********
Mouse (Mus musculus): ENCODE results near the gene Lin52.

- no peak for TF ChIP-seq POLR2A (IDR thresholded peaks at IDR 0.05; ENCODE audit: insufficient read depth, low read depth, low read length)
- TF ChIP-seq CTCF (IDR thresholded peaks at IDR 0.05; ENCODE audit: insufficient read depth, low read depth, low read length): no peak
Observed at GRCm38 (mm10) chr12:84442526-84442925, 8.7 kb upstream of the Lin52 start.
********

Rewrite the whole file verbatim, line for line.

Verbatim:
Mouse (Mus musculus): ENCODE results near the gene Lin52.

- no peak for TF ChIP-seq POLR2A (IDR thresholded peaks at IDR 0.05; ENCODE audit: insufficient read depth, low read depth, low read length)
- TF ChIP-seq CTCF (IDR thresholded peaks at IDR 0.05; ENCODE audit: insufficient read depth, low read depth, low read length): no peak
Observed at GRCm38 (mm10) chr12:84442526-84442925, 8.7 kb upstream of the Lin52 start.